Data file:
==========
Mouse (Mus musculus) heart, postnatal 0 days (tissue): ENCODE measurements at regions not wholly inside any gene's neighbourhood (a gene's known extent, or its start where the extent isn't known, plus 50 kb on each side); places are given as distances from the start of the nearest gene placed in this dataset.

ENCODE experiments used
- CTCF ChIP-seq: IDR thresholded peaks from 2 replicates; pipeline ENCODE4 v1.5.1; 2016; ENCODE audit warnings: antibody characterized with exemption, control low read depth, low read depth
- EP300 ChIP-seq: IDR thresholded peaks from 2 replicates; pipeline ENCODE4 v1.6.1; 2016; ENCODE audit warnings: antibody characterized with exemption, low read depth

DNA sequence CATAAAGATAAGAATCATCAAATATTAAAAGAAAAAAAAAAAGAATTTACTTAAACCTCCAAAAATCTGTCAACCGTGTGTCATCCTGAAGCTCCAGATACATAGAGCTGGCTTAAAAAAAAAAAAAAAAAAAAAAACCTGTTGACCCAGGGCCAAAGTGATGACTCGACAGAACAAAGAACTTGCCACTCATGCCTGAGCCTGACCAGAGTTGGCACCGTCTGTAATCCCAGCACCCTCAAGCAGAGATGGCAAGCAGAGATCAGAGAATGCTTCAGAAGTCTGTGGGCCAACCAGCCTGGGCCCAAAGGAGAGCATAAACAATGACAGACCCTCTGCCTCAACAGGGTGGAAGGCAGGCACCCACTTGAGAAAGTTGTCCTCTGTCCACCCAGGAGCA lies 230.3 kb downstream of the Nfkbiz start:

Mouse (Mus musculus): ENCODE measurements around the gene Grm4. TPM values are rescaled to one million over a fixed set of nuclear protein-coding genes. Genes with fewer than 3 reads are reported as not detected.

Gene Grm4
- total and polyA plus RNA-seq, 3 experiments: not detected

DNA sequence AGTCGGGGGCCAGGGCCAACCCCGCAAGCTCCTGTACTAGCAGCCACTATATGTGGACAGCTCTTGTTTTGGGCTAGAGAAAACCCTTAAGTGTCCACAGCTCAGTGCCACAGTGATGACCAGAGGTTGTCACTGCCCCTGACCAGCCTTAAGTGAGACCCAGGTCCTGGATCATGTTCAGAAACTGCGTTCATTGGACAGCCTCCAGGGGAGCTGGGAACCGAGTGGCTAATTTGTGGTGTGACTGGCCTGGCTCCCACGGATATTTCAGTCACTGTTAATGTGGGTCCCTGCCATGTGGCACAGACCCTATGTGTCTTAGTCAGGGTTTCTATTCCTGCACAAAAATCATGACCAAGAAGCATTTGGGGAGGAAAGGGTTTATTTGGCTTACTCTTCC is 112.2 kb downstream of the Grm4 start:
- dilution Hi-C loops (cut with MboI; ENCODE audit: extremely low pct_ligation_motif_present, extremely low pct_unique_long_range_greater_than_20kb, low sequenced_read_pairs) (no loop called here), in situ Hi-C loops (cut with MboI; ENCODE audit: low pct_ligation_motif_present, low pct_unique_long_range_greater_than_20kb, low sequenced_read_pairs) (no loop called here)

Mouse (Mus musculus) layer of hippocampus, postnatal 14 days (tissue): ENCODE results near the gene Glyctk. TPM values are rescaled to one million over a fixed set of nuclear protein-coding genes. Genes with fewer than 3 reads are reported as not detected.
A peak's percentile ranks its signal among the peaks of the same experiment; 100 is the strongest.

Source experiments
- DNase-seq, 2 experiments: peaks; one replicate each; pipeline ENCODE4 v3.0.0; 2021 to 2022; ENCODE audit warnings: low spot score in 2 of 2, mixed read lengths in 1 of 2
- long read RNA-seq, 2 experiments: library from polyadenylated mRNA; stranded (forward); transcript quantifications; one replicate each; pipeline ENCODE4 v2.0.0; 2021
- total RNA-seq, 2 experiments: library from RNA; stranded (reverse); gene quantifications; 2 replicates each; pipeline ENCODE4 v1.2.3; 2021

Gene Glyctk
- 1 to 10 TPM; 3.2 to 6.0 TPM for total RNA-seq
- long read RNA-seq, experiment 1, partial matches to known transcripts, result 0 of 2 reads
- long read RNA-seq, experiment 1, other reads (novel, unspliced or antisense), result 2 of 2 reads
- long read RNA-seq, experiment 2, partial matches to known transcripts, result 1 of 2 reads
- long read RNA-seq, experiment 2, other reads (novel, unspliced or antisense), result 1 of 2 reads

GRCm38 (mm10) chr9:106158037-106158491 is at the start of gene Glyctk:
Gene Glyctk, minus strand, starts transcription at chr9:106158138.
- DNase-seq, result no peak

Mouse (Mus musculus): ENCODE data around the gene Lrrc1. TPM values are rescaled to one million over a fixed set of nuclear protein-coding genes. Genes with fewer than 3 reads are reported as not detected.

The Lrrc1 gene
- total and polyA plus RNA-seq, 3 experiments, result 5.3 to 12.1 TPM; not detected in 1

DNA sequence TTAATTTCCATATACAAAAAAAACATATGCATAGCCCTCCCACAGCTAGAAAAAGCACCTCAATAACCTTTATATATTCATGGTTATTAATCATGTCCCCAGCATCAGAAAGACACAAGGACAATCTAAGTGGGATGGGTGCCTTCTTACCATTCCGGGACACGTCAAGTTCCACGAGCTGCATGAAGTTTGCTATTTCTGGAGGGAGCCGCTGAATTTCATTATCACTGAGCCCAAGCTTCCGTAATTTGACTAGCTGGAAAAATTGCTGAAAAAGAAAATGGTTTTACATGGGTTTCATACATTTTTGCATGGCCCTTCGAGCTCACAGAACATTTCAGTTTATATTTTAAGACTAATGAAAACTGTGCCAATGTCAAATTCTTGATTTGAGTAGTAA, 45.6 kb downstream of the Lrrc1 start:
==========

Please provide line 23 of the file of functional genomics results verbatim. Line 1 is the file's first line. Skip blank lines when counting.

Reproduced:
GRCm38 (mm10) chr9:106158037-106158491 is at the start of gene Glyctk: